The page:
Existing employment laws dictate specific ways of operating with contractors. However, you can include them in certain events, share company updates with them or new research to keep them in the know. These are some of the ways they can feel part of your extended community and be kept up to date even when they aren’t working on projects for you. When you establish relationships with these contractors, it’s more than just a one-off transaction.
InfoWorks: In the book, you wrote that “Government policies are ready for revision to provide support in matters such as specific worker protection, health care, and retirement.” You also wrote about the Hamilton Project, which is seeking to create a new tax category, the “independent worker.” As we wait for policy change, many companies are experimenting with ways to provide freelancers with benefits. Do you think the private sector will continue to step in?
In this country, the private sector is left to take care of many labor-related aspects, compared with Europe where the government does much of this. With the social changes I mentioned at the outset, there is a challenging lag right now as many workers do not have all they need to support balanced and healthy working conditions. Paid maternity leave and affordable child care are two examples. In addition, current US labor laws and bank policies do not fully support the rapidly growing freelancer/independent contractor portion of the work force – in terms of healthcare, being able to get affordable mortgages, as well as retirement planning, etc. There is extraordinary innovation emerging to change these dynamics and the private sector is starting to fill in some of the gaps, but there is quite a long way to go.
I thought the Hamilton Project’s “independent worker” proposition could be an exciting solution—and it was backed by many reputable corporations, institutions, and business leaders. However, it would require updating a few labor laws which would amount to a significant change. There has been little reaction to it since it came out in December 2015, so I think it is unlikely to happen. I have been told that there is little government desire to support the freelance population. This is possibly connected to a more traditional way of viewing what a ‘good job’ is—i.e. full-time work as an employee—even though these jobs now do not have the security or upside that made them ‘good’ in the past.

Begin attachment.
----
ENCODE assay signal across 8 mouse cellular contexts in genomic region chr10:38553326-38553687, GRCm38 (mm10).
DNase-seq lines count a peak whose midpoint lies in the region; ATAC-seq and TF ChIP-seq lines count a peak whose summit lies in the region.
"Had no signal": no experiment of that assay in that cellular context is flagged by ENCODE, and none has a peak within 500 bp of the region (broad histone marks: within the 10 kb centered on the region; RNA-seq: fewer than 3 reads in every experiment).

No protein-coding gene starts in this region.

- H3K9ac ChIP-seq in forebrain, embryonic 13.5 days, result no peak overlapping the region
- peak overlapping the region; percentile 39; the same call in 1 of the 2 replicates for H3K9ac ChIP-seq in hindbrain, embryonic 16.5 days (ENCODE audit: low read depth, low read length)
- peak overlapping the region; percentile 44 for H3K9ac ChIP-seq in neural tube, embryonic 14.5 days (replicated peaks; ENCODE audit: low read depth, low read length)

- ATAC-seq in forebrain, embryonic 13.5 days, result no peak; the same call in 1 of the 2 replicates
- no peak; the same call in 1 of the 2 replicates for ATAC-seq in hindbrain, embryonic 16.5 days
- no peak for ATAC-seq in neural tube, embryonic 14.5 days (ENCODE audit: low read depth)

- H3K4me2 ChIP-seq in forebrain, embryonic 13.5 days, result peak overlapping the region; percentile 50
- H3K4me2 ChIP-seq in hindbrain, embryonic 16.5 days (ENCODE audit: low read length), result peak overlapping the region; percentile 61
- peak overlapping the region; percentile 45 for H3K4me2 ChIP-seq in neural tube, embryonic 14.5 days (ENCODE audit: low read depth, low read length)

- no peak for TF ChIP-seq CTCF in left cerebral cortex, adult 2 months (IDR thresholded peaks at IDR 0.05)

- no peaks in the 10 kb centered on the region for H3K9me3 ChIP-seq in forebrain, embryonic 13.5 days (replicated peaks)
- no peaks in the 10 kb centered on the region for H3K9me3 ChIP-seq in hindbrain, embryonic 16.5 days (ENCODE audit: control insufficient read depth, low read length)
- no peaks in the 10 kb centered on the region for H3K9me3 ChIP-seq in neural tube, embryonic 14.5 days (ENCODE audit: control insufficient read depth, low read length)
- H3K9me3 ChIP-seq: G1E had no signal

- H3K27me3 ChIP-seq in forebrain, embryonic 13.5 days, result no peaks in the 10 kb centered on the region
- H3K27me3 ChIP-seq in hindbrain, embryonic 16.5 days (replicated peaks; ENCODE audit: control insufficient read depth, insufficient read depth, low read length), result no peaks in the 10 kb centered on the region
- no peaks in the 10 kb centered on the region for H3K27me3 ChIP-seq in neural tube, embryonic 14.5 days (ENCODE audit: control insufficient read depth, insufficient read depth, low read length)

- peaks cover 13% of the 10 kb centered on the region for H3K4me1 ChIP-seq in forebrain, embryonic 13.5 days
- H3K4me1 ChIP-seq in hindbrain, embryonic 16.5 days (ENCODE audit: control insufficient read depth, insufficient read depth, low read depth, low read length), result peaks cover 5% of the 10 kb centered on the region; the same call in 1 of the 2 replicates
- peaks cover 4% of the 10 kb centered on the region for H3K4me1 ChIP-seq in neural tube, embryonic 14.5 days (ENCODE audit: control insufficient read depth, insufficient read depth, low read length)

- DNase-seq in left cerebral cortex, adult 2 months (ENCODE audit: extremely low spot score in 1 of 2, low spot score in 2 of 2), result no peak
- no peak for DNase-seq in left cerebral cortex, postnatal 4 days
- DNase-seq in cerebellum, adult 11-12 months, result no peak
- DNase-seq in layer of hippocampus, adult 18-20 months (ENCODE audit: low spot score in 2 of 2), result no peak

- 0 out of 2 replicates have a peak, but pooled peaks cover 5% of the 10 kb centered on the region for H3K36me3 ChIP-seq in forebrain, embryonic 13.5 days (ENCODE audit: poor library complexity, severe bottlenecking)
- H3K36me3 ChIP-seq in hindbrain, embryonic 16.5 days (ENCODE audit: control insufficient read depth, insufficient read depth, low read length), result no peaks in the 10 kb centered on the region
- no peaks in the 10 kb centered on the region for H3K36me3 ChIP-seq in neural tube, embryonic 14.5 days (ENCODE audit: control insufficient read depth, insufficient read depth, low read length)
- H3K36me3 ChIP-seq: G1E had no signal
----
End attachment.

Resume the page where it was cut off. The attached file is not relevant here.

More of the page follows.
I foresee that the next ten years are going to be messy at best. I predict Millennials and the incoming Generation Z [1995-2015] population will come up with more solutions – they intuitively understand the more fluid, faster, less linear way of working that we are experiencing.
InfoWorks: Is there anything that’s important to you that we haven’t discussed yet? What do you see as some of the big challenges for the future of work?
There are challenges and opportunities that Future-of-Work environments are bringing. At the core, we each need to be aware of how, where, and when we work best, and doing what. This then enables us to understand how each of our team members work best and what their strengths are, so we can manage them or collaborate as effectively as possible – wherever we all are working. In addition, when it comes to the evolving skills needs, we are all facing life-long learning. Many people don’t feel they can learn the new skills, or don’t want to.
One other big topic is Generation Z. What will be needed to integrate and support them well? They are used to extraordinary access to information, much agency over their lives, and to contributing actively. These habits are not necessarily aligned with how many companies currently include their newest hires. In addition, many younger workers find it hard to channel their efforts now that the boundaries of traditional work routines have blurred. New flexible but guiding frameworks will be important to help many people be productive. These are the elements that I see having a big impact on future workplace dynamics and successes.
Interview by Katherine Don